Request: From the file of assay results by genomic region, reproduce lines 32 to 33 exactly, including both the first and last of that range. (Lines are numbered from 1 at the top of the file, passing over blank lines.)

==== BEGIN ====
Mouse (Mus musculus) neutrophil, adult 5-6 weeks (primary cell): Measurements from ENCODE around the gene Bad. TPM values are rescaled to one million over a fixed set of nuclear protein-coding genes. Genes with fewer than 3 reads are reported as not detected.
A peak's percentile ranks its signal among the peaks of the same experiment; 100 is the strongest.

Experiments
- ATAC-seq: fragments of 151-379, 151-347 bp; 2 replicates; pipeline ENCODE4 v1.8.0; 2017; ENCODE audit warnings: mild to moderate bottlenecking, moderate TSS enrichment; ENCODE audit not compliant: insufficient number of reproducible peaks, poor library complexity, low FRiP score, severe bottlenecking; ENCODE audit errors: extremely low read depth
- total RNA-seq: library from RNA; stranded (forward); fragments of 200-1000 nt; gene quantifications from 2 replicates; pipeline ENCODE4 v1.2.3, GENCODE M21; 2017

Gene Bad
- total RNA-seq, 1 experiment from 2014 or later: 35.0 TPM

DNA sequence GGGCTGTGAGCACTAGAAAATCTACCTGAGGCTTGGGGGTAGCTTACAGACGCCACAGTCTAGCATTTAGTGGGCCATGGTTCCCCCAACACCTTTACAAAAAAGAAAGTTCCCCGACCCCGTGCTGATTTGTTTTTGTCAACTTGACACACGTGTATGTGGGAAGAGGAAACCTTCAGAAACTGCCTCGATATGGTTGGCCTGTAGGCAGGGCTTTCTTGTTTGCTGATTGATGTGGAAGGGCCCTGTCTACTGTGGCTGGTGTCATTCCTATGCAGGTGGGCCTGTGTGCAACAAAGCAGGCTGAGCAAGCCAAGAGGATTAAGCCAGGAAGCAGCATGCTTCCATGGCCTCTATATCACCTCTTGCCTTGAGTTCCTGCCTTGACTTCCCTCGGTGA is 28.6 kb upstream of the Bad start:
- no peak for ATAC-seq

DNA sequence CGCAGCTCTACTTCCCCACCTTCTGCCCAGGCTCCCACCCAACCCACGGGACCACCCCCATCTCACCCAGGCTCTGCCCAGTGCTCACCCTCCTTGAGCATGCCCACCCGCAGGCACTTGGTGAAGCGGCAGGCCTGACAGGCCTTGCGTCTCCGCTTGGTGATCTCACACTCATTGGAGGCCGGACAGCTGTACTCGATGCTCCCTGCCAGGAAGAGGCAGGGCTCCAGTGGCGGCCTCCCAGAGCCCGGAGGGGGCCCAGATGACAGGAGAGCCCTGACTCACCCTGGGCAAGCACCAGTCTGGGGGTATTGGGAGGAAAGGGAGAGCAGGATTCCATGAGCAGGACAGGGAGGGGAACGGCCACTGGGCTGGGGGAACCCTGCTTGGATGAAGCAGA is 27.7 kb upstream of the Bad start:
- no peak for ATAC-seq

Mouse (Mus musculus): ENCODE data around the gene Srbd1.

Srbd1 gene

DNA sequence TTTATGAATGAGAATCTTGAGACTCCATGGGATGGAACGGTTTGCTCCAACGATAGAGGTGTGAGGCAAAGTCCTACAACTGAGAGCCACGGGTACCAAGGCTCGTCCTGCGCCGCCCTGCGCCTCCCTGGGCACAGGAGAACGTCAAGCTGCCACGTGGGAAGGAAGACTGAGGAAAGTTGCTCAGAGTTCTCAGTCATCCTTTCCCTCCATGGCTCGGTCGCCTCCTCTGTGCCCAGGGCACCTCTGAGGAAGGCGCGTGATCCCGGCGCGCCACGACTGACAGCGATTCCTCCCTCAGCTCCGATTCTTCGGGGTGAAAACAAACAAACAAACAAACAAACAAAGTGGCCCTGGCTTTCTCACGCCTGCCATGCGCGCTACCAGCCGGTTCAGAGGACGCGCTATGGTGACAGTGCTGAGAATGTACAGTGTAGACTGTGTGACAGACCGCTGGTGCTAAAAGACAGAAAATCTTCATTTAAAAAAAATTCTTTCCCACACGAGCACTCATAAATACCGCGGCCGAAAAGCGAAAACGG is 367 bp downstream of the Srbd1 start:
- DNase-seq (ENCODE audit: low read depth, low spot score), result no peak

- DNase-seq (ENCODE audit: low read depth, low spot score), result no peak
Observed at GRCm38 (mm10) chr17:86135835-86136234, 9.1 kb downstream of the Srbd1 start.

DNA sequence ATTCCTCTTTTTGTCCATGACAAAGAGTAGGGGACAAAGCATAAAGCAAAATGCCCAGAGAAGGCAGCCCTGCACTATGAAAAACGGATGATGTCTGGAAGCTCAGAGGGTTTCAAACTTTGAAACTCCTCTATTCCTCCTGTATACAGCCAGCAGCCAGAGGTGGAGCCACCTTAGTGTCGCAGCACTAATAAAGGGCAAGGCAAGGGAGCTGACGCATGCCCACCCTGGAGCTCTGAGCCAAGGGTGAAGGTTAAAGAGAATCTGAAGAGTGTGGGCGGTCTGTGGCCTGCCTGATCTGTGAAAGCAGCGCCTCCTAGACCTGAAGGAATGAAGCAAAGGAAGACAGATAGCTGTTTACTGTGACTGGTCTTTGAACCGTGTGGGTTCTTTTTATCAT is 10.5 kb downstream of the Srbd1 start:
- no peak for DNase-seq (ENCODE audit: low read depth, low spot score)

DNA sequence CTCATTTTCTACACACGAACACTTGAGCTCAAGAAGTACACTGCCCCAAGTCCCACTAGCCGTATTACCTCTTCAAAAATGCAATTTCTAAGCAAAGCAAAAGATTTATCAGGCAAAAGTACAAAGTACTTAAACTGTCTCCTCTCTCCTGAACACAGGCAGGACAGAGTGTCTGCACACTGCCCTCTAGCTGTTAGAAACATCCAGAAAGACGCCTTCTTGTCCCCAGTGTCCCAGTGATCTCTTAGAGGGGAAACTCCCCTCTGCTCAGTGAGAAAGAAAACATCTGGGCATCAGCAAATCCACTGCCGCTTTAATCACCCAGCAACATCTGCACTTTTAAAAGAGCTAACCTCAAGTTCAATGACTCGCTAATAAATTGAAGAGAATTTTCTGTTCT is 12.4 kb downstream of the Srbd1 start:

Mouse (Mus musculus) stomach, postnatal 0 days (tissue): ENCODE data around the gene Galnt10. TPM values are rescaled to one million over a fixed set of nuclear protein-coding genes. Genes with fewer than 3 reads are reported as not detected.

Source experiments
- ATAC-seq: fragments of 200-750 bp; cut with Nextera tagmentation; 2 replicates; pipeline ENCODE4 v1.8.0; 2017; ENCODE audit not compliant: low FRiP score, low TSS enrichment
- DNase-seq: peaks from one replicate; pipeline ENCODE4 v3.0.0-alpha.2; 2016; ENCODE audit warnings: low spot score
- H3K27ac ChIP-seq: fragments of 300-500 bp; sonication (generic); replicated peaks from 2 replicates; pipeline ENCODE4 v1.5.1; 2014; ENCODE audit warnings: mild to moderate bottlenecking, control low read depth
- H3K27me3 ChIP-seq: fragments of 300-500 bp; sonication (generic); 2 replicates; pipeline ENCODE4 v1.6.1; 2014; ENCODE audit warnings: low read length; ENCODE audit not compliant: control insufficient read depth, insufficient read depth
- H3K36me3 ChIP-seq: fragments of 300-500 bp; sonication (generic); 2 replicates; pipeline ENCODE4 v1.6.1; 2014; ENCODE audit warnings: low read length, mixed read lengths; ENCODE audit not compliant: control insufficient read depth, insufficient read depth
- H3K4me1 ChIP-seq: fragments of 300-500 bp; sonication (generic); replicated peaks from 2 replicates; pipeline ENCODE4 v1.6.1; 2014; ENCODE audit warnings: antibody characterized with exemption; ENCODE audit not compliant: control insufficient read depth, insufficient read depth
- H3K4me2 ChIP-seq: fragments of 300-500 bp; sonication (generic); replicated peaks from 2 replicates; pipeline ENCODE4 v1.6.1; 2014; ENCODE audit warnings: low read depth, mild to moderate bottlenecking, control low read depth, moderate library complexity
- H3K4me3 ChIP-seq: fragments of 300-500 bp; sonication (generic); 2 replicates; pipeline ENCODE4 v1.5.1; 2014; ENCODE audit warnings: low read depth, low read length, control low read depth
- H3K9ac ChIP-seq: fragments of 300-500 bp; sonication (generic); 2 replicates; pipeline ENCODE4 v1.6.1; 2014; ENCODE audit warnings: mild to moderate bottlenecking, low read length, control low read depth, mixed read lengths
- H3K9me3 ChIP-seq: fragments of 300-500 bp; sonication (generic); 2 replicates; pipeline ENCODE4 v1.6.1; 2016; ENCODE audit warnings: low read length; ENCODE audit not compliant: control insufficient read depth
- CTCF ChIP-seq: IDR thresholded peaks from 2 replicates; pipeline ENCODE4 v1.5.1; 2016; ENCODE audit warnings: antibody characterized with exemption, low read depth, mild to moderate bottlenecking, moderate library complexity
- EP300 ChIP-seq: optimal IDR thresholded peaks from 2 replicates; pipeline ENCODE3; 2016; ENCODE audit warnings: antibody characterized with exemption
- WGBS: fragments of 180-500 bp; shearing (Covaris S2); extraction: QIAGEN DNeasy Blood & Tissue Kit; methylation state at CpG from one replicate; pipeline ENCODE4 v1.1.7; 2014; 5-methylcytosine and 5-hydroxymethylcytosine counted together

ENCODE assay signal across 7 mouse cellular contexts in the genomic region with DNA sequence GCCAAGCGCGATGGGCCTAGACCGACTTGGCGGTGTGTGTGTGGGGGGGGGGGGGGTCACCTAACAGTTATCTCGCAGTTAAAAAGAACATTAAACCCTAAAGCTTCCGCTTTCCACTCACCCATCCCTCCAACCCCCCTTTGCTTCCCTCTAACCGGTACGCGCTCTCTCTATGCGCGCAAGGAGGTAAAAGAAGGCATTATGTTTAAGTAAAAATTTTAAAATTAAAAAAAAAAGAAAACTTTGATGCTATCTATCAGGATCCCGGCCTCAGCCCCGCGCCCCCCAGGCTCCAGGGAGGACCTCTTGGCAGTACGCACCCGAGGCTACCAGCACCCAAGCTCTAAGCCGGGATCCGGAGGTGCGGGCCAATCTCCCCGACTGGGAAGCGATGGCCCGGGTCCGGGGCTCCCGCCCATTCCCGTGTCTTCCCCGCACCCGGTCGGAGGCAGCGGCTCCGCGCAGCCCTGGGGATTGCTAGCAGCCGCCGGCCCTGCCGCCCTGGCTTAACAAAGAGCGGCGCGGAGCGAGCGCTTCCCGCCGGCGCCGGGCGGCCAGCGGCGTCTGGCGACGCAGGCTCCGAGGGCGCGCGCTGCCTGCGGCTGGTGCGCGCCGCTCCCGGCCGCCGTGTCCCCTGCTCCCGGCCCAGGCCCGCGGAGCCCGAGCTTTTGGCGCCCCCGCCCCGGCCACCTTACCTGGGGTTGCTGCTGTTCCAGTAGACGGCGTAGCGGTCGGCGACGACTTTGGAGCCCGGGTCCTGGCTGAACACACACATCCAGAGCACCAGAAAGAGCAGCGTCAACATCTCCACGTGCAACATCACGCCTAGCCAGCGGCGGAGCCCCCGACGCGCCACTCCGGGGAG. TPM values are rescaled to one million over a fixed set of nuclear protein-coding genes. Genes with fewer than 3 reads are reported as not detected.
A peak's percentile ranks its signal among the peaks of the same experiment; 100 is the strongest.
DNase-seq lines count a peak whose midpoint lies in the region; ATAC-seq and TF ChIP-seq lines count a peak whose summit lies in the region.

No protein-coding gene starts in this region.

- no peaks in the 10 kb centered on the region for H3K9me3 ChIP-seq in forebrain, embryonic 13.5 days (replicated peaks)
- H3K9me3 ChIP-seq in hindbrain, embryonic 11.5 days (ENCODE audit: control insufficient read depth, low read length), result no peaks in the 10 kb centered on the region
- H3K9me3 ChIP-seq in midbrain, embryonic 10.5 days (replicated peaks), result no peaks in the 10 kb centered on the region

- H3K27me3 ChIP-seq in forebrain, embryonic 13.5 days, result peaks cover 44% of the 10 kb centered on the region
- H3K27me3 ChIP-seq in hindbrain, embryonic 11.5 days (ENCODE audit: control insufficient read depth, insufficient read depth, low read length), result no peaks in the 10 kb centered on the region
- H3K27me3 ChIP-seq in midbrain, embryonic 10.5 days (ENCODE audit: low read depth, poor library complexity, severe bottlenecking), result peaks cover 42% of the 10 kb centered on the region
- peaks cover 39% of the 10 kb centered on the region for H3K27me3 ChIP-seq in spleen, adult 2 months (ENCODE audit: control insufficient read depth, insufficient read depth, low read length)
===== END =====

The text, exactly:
- H3K9me3 ChIP-seq: fragments of 300-500 bp; sonication (generic); 2 replicates; pipeline ENCODE4 v1.6.1; 2016; ENCODE audit warnings: low read length; ENCODE audit not compliant: control insufficient read depth
- CTCF ChIP-seq: IDR thresholded peaks from 2 replicates; pipeline ENCODE4 v1.5.1; 2016; ENCODE audit warnings: antibody characterized with exemption, low read depth, mild to moderate bottlenecking, moderate library complexity